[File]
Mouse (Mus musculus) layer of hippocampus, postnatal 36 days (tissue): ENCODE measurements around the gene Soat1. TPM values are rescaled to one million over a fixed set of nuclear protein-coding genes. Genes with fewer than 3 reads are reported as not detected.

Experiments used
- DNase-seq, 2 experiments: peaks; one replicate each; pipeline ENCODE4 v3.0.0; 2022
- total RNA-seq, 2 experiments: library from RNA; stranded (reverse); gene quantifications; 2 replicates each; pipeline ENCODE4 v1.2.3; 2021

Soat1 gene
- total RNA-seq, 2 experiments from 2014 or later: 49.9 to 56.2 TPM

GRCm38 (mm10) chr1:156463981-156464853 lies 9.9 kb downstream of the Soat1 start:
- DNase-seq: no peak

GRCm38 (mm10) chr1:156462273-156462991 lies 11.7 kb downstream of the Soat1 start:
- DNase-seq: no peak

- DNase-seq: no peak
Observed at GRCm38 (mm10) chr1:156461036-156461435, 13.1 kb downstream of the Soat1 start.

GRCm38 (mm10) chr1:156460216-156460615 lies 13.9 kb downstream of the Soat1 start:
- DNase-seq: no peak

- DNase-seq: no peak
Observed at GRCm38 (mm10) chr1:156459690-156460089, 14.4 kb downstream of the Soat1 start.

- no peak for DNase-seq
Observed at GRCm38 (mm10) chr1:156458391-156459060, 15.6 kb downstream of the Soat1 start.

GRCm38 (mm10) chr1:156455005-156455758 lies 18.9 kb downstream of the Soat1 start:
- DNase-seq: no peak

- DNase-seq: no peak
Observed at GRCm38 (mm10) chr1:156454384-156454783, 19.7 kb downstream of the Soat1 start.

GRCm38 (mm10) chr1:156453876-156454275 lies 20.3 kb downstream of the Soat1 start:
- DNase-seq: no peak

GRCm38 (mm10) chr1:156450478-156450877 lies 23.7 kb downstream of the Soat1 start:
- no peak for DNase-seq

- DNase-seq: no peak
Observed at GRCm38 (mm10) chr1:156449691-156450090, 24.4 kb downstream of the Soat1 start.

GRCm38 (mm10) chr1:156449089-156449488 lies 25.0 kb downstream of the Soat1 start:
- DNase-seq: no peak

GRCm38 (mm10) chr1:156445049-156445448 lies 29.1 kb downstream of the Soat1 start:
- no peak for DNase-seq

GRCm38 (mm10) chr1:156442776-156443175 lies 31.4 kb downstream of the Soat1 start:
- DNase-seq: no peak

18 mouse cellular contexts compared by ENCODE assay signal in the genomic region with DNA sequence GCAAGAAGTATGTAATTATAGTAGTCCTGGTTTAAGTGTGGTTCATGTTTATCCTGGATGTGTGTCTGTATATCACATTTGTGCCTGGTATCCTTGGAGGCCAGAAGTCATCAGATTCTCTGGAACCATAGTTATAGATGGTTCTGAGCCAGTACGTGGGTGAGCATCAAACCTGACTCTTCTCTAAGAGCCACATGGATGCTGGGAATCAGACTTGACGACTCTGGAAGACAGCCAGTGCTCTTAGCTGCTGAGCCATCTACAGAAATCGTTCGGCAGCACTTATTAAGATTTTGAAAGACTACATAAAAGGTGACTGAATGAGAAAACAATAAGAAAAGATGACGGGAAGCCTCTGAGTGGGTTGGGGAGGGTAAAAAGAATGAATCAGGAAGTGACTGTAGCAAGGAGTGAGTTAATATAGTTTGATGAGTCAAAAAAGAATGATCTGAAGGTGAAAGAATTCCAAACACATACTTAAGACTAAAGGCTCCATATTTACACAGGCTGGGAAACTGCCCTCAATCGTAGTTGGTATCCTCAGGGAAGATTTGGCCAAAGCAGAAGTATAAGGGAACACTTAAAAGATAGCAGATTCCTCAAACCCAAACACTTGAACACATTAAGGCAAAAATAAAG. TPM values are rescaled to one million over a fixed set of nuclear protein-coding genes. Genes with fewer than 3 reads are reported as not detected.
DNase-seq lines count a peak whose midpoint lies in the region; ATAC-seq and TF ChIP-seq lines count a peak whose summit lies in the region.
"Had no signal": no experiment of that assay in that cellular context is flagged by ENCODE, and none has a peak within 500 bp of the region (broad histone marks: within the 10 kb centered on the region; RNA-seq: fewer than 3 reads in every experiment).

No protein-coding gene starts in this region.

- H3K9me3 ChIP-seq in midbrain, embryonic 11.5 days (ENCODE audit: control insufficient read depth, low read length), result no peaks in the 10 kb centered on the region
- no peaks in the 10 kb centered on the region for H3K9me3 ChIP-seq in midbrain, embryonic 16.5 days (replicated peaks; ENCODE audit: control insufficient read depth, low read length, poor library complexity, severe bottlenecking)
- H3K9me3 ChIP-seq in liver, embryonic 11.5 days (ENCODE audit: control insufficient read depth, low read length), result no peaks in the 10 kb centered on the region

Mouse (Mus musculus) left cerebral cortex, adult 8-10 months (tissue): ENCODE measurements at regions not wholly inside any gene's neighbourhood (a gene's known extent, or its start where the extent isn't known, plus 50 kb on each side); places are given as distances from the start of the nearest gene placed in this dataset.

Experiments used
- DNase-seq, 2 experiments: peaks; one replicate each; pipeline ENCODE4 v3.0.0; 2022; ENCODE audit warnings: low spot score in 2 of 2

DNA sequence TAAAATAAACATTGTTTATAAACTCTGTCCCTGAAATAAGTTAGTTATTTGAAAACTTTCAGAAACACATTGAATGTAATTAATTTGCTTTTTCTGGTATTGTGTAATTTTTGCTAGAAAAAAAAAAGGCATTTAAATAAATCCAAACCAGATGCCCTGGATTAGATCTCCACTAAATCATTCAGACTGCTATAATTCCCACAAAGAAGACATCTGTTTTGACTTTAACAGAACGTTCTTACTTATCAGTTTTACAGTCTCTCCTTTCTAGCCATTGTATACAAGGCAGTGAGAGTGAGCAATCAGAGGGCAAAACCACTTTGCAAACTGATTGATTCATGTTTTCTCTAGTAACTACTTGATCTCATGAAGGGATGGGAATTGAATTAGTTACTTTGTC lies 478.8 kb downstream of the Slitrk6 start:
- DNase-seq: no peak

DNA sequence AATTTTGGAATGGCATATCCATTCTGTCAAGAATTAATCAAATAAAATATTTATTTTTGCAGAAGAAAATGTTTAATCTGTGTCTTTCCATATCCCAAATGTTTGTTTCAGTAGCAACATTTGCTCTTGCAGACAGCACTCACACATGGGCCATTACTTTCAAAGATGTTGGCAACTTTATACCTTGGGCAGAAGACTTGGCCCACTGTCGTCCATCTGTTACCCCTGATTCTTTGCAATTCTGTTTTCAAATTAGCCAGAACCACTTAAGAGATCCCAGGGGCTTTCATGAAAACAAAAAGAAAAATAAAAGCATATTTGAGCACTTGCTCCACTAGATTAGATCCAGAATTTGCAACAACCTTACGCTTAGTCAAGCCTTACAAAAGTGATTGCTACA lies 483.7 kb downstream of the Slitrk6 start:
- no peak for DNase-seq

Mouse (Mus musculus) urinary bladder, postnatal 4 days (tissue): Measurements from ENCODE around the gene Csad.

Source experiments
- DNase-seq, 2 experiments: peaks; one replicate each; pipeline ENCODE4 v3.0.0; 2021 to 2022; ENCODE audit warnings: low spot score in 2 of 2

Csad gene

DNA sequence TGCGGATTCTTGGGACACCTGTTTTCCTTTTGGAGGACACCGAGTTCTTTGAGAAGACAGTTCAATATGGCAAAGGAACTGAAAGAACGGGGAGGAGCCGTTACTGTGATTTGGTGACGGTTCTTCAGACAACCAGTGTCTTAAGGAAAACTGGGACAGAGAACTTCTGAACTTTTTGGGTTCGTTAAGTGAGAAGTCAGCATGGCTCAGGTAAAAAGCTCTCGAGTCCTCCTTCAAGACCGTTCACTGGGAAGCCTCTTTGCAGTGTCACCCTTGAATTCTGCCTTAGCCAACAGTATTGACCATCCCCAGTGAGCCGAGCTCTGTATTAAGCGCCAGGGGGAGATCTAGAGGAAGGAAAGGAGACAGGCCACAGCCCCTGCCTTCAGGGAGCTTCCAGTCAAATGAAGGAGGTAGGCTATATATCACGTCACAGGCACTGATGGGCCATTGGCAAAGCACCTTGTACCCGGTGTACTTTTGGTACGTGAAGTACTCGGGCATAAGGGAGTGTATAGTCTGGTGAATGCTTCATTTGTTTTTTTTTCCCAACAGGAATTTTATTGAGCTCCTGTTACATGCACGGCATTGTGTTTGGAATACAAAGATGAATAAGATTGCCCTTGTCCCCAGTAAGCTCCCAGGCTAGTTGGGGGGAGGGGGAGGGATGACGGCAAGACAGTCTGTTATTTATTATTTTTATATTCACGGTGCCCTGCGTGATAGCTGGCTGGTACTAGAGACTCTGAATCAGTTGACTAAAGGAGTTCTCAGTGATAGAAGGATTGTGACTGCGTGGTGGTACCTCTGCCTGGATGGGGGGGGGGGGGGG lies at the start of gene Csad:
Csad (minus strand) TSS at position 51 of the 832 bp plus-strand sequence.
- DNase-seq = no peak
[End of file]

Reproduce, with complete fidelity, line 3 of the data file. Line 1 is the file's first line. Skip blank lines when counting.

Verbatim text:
- DNase-seq, 2 experiments: peaks; one replicate each; pipeline ENCODE4 v3.0.0; 2022